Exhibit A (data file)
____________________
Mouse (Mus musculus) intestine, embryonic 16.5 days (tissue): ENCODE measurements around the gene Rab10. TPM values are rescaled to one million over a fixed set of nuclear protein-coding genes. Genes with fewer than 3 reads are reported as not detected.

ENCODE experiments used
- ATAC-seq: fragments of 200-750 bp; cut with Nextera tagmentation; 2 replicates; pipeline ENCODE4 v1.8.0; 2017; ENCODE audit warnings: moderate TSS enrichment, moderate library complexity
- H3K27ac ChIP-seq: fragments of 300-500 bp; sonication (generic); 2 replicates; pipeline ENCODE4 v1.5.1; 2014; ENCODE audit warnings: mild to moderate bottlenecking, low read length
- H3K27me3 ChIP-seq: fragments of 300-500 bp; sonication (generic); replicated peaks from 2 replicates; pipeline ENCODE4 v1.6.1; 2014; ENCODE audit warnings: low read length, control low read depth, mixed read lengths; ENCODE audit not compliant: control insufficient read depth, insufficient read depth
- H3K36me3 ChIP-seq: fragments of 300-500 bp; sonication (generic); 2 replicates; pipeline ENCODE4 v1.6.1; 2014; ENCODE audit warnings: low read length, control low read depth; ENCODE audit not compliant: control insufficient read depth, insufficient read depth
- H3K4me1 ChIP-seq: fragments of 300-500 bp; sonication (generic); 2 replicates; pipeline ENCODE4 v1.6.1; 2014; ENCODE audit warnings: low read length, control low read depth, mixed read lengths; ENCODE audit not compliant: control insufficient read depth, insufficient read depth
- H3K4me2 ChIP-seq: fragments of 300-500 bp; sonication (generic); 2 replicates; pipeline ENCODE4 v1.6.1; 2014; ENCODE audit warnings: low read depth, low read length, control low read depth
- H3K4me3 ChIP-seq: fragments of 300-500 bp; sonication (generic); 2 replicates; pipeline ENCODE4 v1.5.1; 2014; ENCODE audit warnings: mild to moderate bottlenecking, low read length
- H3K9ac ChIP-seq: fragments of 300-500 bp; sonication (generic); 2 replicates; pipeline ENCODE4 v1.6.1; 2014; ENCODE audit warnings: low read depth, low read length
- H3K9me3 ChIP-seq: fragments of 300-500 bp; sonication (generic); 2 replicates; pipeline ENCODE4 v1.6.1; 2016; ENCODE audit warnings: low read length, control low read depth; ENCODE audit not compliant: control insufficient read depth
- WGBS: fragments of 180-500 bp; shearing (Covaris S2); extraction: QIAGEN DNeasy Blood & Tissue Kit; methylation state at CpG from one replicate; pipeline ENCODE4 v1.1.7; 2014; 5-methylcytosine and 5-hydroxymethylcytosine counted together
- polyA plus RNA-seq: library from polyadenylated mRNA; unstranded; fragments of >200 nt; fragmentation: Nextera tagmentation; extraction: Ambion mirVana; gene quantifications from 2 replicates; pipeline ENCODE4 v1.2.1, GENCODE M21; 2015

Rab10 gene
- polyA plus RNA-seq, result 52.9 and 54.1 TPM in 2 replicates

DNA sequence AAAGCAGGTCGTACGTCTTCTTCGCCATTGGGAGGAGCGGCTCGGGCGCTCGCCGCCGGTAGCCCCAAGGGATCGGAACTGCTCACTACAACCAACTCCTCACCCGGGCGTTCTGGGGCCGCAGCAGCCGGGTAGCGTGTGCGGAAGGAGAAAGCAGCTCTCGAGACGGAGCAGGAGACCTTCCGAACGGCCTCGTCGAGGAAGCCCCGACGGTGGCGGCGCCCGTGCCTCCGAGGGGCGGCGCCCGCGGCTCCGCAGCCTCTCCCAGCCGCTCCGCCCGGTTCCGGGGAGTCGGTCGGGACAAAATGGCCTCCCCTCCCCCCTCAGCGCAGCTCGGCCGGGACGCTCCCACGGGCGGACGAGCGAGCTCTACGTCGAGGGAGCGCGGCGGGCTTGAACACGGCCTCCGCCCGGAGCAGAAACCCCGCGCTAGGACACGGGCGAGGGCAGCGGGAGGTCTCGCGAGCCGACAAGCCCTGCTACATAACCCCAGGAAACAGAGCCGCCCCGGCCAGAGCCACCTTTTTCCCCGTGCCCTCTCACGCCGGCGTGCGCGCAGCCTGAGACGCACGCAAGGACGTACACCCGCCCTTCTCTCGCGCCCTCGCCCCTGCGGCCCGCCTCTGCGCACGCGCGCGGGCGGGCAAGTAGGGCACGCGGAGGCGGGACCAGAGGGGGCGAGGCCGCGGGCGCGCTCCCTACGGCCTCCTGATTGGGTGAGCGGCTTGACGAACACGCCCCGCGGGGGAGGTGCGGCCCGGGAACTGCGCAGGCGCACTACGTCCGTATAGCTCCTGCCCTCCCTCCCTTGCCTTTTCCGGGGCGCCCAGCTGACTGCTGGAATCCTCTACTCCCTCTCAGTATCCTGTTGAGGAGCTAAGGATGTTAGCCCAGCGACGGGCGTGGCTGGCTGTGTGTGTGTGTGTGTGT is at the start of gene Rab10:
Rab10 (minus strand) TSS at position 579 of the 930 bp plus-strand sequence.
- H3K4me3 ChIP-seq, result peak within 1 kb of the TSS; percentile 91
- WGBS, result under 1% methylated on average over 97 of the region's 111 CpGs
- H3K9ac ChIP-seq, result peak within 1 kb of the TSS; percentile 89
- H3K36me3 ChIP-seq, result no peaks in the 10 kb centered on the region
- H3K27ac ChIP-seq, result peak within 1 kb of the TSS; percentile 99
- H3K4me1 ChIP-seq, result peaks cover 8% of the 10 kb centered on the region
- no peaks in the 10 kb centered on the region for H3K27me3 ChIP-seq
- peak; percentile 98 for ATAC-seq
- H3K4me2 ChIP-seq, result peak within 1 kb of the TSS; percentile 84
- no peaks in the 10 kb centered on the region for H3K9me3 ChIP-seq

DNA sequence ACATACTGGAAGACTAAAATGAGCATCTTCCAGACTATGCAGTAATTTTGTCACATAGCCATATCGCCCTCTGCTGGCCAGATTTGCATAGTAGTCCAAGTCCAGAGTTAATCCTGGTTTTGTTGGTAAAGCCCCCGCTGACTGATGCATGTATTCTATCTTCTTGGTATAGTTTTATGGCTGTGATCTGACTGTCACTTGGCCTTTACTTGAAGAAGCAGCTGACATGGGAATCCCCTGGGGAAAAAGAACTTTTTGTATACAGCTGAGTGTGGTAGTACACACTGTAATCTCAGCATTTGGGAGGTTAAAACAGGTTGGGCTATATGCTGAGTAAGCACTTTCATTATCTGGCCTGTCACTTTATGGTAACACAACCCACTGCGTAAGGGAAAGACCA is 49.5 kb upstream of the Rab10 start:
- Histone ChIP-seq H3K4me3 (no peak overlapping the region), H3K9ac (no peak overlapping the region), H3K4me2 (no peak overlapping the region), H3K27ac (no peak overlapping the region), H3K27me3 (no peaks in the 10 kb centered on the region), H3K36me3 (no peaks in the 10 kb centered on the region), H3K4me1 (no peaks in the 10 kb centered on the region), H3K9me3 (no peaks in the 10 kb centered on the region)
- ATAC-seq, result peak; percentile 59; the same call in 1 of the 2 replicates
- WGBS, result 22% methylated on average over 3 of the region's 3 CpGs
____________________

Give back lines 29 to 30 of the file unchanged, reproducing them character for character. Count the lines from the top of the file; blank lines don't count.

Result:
- Histone ChIP-seq H3K4me3 (no peak overlapping the region), H3K9ac (no peak overlapping the region), H3K4me2 (no peak overlapping the region), H3K27ac (no peak overlapping the region), H3K27me3 (no peaks in the 10 kb centered on the region), H3K36me3 (no peaks in the 10 kb centered on the region), H3K4me1 (no peaks in the 10 kb centered on the region), H3K9me3 (no peaks in the 10 kb centered on the region)
- ATAC-seq, result peak; percentile 59; the same call in 1 of the 2 replicates